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United States Court of Appeals, Eleventh Circuit.

Martinez Luis ALBERTO, Plaintiff-Appellant, v. SECRETARY, FLORIDA DEPARTMENT OF CORRECTIONS, and Secretary, Washington State Department of Corrections, Defendants-Appellees.

No. 18-11076

Decided: April 30, 2019

Before WILSON, GRANT, and HULL, Circuit Judges. Charles Wender, Charles Wender Attorney-at-Law, Chartered, Boca Raton, FL, for Plaintiff - Appellant Erik Dewitt Kverne, Kristen Jennifer Lonergan, Pam Bondi, Erich B. Messenger, Office of the Attorney General, Tallahassee, FL, for Defendant - Appellee

Martinez Luis Alberto, a Washington state inmate serving his sentence in a Florida state prison, appeals the dismissal of his 42 U.S.C. § 1983 complaint alleging violation of his constitutional right of access to the courts. Specifically, Alberto states that he has been denied access to Washington legal materials that he needs in order to attack his conviction. After careful review, we vacate and remand with instructions to grant Alberto leave to amend his complaint.


In 2006, Alberto was convicted in Washington of first-degree murder and second-degree assault with a firearm. He was sentenced to thirty-four years in prison and committed to the custody of the Washington State Department of Corrections (WDOC). On October 1, 2012, Alberto was transferred to the Florida Department of Corrections (FDOC) under an interstate compact agreement. Alberto wants to attack his Washington conviction, but he was transferred to Florida without any of his legal documents. He also has no access to Washington case law, statutes, or rules of procedure. Alberto claims to have exhausted his administrative remedies in seeking access to these legal materials. Neither the WDOC nor the FDOC has provided him with access to date.

On October 12, 2016, Alberto filed a pro se 42 U.S.C. § 1983 complaint seeking damages and injunctive relief for the violation of his constitutional right of access to the courts. He later amended that complaint as a matter of course on January 23, 2017. Both the original and amended complaints named two defendants: the Secretary of the Florida Department of Corrections, Julie Jones, and the Secretary of the Washington State Department of Corrections, Dan Pacholke. Because Alberto was granted leave to proceed in forma pauperis, the district court was responsible for serving process on the defendants on his behalf. See 28 U.S.C. § 1915(d). A magistrate judge ordered marshals to serve process on the Florida Secretary. The magistrate refused to direct service on the Washington Secretary, however, on grounds that Alberto was in FDOC custody and challenging FDOC policy.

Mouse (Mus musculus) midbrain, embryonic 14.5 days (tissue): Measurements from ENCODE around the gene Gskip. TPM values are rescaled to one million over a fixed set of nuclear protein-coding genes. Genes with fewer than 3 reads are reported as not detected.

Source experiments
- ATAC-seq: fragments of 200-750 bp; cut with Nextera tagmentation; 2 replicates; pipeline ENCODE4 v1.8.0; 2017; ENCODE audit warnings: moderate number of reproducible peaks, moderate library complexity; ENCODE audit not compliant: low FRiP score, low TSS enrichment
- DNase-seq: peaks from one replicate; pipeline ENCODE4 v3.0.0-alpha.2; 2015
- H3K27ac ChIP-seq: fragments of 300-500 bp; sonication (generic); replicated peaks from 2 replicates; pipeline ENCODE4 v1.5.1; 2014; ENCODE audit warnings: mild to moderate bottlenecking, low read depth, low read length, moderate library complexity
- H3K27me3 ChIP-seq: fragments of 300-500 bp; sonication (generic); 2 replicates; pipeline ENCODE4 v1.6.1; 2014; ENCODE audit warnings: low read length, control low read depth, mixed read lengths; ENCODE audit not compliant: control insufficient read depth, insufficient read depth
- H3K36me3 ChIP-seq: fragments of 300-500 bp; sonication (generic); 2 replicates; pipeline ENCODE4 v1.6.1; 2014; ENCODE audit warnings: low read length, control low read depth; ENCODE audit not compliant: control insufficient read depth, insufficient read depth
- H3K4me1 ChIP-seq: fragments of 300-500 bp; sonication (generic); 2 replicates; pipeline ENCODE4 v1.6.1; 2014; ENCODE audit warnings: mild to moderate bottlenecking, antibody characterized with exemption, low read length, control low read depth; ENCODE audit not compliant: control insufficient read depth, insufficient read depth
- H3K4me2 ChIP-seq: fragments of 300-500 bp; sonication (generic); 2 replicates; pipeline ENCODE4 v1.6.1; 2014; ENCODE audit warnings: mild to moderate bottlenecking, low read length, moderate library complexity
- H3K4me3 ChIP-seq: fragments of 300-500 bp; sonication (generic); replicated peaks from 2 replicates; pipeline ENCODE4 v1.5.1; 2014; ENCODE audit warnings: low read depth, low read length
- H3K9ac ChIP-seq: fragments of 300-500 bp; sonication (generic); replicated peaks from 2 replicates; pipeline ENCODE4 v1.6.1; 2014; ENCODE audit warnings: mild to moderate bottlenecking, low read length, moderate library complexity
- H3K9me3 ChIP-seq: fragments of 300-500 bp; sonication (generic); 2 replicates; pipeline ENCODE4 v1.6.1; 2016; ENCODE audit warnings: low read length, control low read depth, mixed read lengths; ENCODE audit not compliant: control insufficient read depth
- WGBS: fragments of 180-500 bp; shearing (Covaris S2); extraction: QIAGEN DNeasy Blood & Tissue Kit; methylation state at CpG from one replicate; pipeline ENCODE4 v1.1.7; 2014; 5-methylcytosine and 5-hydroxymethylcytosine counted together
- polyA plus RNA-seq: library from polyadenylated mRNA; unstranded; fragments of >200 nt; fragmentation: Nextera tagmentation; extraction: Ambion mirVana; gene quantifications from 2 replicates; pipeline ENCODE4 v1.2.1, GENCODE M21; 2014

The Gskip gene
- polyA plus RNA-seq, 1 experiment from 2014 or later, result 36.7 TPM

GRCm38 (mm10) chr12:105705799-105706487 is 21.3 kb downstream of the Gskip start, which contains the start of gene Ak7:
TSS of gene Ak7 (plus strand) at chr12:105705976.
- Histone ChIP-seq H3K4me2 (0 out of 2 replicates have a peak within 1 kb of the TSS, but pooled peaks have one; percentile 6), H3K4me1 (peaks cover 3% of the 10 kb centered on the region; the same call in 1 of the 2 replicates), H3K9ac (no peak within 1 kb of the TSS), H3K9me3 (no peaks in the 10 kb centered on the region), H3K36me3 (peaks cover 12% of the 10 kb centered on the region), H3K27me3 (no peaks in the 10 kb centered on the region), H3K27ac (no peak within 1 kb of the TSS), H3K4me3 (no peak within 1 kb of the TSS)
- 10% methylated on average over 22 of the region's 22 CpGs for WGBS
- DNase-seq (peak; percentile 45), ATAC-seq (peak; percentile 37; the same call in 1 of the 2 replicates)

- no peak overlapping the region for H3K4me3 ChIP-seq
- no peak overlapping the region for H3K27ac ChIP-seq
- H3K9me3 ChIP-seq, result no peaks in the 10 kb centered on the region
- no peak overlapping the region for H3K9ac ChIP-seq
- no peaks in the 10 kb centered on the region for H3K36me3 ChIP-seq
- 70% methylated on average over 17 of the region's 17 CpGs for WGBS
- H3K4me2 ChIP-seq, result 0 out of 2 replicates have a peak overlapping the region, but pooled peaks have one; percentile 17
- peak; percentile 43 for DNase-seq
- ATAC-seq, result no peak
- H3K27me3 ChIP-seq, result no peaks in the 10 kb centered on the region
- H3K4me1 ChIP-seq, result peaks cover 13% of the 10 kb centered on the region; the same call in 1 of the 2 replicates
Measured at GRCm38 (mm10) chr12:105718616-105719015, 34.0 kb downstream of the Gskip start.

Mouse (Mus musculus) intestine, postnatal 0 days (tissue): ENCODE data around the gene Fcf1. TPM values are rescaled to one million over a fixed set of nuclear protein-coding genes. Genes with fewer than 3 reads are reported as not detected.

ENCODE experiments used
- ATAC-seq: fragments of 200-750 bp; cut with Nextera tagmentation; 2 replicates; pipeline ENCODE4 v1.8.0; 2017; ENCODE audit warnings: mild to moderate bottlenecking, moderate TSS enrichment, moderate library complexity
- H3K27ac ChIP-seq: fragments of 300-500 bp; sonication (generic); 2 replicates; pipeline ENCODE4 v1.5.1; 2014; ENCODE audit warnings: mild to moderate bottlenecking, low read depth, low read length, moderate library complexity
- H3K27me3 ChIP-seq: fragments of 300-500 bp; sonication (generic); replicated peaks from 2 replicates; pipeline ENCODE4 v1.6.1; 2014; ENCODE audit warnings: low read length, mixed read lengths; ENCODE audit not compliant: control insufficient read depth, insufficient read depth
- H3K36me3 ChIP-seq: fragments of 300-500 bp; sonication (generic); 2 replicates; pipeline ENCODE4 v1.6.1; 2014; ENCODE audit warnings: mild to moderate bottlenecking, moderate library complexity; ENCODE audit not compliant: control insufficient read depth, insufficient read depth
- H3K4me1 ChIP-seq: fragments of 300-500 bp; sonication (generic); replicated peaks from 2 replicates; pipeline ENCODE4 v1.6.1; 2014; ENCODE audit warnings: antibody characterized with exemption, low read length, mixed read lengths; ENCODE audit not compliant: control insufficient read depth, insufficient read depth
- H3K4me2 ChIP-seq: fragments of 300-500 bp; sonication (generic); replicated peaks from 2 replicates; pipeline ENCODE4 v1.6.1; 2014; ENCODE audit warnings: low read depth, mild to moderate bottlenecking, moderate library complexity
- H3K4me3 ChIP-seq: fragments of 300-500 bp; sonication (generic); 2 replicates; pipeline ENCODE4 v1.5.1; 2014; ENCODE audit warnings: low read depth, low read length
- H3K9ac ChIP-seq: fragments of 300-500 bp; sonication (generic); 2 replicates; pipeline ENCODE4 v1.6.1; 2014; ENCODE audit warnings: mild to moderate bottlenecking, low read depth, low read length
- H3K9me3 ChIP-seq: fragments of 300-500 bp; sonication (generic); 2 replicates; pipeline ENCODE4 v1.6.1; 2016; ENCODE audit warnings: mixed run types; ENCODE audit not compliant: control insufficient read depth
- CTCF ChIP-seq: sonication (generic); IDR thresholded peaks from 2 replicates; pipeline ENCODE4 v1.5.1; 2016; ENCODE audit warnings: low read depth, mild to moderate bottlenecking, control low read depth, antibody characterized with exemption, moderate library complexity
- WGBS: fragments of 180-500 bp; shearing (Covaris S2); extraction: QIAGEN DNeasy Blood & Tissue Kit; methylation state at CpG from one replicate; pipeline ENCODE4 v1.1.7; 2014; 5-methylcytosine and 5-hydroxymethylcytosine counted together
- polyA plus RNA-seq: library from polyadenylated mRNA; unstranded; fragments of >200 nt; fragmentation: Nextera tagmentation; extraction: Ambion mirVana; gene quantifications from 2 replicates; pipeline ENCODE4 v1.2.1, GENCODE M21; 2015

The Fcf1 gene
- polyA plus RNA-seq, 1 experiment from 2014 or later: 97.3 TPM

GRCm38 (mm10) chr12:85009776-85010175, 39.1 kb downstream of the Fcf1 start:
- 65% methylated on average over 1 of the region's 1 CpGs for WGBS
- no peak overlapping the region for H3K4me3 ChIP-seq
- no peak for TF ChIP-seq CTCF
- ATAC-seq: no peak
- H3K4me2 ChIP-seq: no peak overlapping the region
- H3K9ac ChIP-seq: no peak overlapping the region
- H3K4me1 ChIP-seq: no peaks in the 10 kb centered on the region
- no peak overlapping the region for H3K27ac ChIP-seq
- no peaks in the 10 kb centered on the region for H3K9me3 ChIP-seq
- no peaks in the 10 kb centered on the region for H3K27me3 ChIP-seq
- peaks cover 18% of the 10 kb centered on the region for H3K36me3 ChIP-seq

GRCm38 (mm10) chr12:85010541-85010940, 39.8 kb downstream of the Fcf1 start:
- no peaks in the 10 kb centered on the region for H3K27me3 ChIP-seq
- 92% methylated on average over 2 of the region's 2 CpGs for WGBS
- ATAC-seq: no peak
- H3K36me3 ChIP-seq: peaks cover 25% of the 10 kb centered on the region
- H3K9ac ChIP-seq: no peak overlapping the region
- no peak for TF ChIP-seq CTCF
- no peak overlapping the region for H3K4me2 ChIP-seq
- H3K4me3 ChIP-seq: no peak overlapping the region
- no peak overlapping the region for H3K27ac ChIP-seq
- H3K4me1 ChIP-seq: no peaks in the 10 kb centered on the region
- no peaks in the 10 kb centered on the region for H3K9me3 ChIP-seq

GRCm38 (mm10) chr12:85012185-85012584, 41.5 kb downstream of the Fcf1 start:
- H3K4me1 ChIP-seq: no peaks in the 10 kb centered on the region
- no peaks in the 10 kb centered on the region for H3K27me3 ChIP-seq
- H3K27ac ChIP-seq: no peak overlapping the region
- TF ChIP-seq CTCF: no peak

The Florida Secretary moved to dismiss Alberto's complaint. The magistrate issued a report and recommendation concluding that Alberto's damages claims were barred, and that he had failed to state a claim for injunctive relief because he did not articulate what “nonfrivolous, arguable underlying claim” he would bring if he had access to Washington legal materials. The magistrate further determined that any amendment to the complaint would be futile because Alberto should have named the Washington Secretary, not the Florida Secretary, as a defendant. The magistrate recommended dismissal of Alberto's case without leave to amend—that is, with prejudice. Over Alberto's objections, the district court adopted the magistrate's report and dismissed the suit.

Alberto appealed and filed a motion for appointment of counsel, which this Court granted on September 5, 2018. Alberto now argues that the district court imposed a “Catch-22” by demanding that he state a claim under Washington law, when lack of access to Washington law is the very constitutional violation for which he seeks relief. He further maintains that the district court erred by dismissing his case without leave to amend, because he did in fact sue both the Washington Secretary and the Florida Secretary—at least one of whom, he argues, must have been a proper defendant. Lastly, Alberto claims that if the Washington Secretary was the only proper defendant, then the district court abused its discretion by declining to transfer his case to a federal district court in Washington.